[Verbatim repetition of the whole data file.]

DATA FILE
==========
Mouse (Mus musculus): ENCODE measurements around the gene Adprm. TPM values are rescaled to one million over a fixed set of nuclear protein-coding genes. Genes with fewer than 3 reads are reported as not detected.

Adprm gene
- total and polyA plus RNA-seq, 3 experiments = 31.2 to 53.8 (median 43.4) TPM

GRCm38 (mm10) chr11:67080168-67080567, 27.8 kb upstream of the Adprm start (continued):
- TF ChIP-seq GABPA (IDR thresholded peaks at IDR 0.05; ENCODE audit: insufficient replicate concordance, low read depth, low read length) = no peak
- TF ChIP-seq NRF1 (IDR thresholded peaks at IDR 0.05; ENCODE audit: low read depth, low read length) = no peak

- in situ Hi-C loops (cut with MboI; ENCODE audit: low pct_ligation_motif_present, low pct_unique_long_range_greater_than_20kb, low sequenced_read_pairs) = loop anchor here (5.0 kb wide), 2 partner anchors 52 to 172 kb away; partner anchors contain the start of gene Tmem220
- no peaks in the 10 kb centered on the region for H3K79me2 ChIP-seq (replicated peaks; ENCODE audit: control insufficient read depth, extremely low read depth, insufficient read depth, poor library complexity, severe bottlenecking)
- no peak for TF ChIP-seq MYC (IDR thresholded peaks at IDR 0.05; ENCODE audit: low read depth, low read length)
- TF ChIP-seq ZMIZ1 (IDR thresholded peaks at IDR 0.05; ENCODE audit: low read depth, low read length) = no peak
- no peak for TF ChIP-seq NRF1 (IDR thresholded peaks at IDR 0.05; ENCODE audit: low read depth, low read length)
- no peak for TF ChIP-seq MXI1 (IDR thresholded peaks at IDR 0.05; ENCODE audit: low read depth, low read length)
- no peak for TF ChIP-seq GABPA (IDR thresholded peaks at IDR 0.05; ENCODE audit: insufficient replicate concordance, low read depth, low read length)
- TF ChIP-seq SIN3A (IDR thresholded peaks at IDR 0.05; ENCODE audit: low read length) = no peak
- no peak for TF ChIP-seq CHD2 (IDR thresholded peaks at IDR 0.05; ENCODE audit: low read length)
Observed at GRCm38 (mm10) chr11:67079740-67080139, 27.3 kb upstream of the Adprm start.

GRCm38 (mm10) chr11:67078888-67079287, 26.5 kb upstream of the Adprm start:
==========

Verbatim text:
Mouse (Mus musculus): ENCODE measurements around the gene Adprm. TPM values are rescaled to one million over a fixed set of nuclear protein-coding genes. Genes with fewer than 3 reads are reported as not detected.

Adprm gene
- total and polyA plus RNA-seq, 3 experiments = 31.2 to 53.8 (median 43.4) TPM

GRCm38 (mm10) chr11:67080168-67080567, 27.8 kb upstream of the Adprm start (continued):
- TF ChIP-seq GABPA (IDR thresholded peaks at IDR 0.05; ENCODE audit: insufficient replicate concordance, low read depth, low read length) = no peak
- TF ChIP-seq NRF1 (IDR thresholded peaks at IDR 0.05; ENCODE audit: low read depth, low read length) = no peak

- in situ Hi-C loops (cut with MboI; ENCODE audit: low pct_ligation_motif_present, low pct_unique_long_range_greater_than_20kb, low sequenced_read_pairs) = loop anchor here (5.0 kb wide), 2 partner anchors 52 to 172 kb away; partner anchors contain the start of gene Tmem220
- no peaks in the 10 kb centered on the region for H3K79me2 ChIP-seq (replicated peaks; ENCODE audit: control insufficient read depth, extremely low read depth, insufficient read depth, poor library complexity, severe bottlenecking)
- no peak for TF ChIP-seq MYC (IDR thresholded peaks at IDR 0.05; ENCODE audit: low read depth, low read length)
- TF ChIP-seq ZMIZ1 (IDR thresholded peaks at IDR 0.05; ENCODE audit: low read depth, low read length) = no peak
- no peak for TF ChIP-seq NRF1 (IDR thresholded peaks at IDR 0.05; ENCODE audit: low read depth, low read length)
- no peak for TF ChIP-seq MXI1 (IDR thresholded peaks at IDR 0.05; ENCODE audit: low read depth, low read length)
- no peak for TF ChIP-seq GABPA (IDR thresholded peaks at IDR 0.05; ENCODE audit: insufficient replicate concordance, low read depth, low read length)
- TF ChIP-seq SIN3A (IDR thresholded peaks at IDR 0.05; ENCODE audit: low read length) = no peak
- no peak for TF ChIP-seq CHD2 (IDR thresholded peaks at IDR 0.05; ENCODE audit: low read length)
Observed at GRCm38 (mm10) chr11:67079740-67080139, 27.3 kb upstream of the Adprm start.

GRCm38 (mm10) chr11:67078888-67079287, 26.5 kb upstream of the Adprm start: